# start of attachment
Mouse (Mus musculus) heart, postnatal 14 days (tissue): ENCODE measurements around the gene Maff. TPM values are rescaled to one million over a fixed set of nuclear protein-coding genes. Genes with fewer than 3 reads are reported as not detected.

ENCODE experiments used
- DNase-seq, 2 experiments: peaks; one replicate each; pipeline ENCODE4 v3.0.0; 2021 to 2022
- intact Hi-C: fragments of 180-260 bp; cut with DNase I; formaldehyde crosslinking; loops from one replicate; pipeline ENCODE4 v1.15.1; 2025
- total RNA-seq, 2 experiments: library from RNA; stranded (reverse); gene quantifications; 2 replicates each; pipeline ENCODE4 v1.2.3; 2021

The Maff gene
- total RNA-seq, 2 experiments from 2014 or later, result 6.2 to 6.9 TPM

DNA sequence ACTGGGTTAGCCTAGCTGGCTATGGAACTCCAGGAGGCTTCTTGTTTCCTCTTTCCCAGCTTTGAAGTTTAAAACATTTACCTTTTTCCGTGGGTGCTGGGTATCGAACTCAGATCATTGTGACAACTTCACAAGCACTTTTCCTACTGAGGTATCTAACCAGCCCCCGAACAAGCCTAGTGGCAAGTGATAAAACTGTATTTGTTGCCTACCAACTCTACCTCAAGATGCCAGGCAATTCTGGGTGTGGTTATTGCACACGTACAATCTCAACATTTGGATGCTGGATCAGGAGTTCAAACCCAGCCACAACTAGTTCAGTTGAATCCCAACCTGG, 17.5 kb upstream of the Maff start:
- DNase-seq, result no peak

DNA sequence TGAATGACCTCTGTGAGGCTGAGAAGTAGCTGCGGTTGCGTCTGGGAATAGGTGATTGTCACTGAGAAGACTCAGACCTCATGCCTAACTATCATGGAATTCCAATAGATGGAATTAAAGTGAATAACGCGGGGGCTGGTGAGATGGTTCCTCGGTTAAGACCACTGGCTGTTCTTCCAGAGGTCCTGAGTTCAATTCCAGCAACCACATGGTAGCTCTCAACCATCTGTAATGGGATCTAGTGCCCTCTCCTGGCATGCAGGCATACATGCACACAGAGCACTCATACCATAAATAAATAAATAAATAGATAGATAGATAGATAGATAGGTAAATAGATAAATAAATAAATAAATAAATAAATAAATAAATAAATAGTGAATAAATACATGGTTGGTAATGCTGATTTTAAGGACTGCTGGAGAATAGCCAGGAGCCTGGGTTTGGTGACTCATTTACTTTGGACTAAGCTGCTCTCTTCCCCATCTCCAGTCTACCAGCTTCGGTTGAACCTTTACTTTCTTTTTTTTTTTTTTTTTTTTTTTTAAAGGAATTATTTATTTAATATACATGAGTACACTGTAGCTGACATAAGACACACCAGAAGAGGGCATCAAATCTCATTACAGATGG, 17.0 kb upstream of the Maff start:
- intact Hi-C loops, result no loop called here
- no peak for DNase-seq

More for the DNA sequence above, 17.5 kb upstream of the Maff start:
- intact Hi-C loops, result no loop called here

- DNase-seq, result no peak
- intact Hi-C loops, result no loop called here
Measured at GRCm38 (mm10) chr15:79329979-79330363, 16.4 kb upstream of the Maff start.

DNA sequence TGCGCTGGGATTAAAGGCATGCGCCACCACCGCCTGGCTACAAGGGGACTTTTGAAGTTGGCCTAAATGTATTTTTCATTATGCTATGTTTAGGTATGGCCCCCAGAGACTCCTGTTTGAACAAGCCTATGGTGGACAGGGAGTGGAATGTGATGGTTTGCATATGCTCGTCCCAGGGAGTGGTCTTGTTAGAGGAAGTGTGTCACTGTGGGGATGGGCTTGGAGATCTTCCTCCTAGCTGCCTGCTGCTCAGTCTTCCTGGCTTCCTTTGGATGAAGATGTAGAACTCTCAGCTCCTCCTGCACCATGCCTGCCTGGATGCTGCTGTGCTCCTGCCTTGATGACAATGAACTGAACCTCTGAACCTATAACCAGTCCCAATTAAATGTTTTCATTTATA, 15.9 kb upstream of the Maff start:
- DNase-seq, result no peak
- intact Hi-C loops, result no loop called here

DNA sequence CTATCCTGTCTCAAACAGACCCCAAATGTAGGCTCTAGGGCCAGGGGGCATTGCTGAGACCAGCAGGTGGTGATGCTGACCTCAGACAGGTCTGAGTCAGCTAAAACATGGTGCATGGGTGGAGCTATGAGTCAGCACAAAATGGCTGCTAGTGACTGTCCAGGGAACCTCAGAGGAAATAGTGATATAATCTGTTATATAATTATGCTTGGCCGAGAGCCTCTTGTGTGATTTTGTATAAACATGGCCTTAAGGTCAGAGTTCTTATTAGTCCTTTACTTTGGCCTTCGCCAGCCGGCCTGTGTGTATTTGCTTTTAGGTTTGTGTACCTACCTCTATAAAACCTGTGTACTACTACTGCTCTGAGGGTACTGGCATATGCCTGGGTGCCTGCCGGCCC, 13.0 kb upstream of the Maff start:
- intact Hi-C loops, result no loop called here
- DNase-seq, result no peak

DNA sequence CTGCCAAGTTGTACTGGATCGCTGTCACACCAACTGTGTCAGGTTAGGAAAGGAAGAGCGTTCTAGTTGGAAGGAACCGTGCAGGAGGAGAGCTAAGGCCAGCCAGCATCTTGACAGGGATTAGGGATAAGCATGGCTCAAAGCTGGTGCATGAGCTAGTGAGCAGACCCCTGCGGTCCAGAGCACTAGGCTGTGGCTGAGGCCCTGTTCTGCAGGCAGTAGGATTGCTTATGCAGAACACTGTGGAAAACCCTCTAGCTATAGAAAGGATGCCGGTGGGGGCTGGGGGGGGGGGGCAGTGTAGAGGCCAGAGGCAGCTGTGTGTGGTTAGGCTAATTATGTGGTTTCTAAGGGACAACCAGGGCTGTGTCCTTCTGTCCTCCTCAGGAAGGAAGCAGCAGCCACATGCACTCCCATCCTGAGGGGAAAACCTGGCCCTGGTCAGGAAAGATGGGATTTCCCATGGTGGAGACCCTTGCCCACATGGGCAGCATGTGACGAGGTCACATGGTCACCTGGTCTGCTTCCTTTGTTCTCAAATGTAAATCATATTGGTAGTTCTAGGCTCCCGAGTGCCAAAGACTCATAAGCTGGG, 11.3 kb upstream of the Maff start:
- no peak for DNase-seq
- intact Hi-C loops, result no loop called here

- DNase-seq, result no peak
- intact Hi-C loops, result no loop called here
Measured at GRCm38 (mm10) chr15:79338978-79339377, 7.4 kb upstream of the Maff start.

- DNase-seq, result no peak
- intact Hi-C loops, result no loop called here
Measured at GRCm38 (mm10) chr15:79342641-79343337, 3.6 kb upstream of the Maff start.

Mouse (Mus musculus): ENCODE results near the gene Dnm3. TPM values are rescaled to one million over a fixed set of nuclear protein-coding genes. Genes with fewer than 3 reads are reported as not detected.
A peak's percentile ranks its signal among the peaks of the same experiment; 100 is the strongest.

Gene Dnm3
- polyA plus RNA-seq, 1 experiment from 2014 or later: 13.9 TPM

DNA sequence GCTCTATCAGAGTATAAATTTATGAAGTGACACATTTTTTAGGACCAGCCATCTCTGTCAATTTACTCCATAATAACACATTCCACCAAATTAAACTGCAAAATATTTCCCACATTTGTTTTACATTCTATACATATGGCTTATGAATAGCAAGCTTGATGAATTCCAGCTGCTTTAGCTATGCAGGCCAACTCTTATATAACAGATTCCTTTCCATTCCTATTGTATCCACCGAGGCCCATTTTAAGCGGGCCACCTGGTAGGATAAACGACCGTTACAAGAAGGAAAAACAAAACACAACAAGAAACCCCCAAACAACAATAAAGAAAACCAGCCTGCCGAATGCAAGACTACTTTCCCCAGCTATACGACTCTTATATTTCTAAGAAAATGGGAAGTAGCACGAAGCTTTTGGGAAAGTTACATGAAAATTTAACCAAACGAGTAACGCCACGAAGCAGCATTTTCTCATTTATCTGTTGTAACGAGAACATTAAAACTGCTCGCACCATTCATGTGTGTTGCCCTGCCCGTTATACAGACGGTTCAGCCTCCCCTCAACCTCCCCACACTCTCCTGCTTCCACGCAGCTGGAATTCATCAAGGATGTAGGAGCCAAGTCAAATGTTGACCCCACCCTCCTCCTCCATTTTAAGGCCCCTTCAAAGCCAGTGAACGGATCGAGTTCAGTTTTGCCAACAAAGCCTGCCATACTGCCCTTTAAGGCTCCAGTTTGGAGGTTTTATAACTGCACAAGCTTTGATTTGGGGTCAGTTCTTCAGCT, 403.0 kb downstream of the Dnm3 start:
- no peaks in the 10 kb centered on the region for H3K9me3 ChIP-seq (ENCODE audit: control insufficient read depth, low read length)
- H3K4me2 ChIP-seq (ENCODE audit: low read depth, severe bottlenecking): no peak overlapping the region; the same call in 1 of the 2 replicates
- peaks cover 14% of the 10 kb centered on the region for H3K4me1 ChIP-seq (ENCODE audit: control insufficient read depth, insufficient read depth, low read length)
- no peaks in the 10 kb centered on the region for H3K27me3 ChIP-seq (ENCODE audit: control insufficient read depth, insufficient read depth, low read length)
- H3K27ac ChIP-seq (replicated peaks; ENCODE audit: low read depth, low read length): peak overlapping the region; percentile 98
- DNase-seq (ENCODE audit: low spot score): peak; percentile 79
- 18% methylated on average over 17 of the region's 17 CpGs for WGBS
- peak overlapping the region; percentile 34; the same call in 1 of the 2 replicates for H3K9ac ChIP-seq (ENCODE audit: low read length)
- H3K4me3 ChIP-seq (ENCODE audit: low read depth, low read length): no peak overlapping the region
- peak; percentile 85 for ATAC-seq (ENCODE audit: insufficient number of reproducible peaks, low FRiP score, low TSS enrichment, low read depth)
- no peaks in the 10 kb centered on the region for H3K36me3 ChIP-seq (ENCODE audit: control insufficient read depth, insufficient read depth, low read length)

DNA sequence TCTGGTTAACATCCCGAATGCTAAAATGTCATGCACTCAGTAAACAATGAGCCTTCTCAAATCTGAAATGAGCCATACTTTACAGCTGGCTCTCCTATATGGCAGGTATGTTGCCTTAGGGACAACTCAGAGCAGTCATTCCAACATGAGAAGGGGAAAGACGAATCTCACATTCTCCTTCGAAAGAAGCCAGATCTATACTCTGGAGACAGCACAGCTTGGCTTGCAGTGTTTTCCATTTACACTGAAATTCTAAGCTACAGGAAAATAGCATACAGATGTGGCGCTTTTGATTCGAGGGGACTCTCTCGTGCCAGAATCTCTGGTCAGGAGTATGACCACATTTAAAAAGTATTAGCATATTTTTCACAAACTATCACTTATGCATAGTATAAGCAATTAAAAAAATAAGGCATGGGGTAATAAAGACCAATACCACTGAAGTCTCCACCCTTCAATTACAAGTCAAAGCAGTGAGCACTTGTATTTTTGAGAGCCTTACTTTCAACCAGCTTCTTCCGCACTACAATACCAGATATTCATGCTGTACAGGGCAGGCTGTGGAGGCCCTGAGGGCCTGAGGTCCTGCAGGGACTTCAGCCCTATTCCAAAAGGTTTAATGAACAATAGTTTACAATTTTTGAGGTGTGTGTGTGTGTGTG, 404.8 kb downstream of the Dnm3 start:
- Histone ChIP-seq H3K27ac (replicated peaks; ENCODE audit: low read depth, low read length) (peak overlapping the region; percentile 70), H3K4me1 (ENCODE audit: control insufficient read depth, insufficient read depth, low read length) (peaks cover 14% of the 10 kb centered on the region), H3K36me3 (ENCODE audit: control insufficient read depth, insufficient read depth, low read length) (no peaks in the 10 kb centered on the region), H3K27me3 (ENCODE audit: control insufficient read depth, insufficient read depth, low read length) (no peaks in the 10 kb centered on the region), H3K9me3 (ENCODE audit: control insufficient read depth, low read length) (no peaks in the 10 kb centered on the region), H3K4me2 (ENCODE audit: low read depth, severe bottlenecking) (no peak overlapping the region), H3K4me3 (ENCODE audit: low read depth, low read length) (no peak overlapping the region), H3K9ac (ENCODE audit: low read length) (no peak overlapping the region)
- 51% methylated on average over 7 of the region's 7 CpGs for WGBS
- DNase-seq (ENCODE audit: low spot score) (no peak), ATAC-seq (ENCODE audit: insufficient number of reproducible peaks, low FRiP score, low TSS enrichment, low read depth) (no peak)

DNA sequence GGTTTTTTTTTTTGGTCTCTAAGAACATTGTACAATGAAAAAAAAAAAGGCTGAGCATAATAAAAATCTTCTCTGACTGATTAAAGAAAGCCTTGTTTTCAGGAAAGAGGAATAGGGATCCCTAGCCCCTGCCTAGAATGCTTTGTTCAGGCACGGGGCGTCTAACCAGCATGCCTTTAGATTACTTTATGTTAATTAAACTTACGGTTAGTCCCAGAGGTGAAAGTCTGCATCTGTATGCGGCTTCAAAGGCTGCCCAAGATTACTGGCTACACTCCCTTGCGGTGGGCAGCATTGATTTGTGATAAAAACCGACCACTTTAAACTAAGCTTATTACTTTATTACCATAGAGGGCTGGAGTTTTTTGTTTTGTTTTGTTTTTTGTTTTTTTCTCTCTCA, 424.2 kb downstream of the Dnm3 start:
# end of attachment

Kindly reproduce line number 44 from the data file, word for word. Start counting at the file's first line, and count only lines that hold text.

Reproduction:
- 18% methylated on average over 17 of the region's 17 CpGs for WGBS